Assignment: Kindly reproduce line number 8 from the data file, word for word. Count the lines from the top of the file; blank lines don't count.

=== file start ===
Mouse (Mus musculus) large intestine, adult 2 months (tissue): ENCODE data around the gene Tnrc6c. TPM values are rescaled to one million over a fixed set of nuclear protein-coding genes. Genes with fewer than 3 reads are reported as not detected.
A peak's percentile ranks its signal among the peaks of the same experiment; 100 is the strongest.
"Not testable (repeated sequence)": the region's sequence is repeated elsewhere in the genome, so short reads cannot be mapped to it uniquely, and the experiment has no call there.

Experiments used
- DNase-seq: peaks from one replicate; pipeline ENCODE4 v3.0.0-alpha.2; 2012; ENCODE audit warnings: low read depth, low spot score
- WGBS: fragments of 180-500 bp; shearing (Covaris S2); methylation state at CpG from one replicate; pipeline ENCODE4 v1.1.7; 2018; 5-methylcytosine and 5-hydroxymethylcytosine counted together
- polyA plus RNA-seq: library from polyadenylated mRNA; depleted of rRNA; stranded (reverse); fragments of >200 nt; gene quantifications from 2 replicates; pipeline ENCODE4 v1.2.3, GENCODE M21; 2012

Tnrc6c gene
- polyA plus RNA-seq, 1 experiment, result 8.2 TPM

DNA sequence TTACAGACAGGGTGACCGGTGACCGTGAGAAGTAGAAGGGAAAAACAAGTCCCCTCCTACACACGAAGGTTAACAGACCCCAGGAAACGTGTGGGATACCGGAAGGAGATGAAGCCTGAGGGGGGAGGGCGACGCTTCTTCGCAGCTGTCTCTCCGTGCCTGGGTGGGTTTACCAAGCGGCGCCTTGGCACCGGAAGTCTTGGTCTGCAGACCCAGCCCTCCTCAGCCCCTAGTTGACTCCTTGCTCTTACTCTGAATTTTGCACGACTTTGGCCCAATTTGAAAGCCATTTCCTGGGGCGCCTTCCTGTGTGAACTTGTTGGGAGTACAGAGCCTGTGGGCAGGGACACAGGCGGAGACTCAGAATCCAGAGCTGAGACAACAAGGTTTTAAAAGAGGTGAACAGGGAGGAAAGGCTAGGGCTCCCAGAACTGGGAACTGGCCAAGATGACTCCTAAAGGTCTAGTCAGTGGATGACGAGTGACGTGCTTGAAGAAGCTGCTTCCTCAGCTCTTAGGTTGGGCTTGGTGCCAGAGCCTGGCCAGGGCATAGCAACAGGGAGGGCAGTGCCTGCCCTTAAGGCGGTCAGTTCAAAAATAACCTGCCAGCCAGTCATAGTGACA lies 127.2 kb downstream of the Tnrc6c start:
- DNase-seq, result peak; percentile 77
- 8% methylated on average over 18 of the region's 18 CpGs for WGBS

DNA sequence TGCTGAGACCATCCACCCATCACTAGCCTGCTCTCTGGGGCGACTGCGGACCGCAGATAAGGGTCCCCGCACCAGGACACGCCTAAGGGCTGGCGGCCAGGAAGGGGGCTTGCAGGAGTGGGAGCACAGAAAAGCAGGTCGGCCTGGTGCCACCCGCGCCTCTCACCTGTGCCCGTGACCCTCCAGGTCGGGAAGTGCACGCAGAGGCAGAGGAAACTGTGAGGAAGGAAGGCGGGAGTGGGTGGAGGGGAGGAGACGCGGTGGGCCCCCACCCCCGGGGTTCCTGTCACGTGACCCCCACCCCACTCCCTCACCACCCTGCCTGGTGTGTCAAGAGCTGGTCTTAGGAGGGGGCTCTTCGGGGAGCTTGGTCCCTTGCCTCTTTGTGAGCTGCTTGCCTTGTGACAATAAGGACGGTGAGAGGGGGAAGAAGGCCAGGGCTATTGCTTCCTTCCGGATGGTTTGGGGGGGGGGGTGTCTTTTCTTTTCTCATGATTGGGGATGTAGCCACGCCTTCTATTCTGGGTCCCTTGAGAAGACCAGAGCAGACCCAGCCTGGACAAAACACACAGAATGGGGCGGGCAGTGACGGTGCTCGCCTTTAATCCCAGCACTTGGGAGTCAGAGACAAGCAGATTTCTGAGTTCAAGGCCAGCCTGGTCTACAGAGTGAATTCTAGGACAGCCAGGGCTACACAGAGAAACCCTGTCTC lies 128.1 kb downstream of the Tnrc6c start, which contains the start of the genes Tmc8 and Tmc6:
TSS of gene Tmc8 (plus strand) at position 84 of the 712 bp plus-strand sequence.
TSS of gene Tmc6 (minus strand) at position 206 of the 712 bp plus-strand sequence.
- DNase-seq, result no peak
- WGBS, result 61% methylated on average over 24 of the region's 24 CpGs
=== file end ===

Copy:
Tnrc6c gene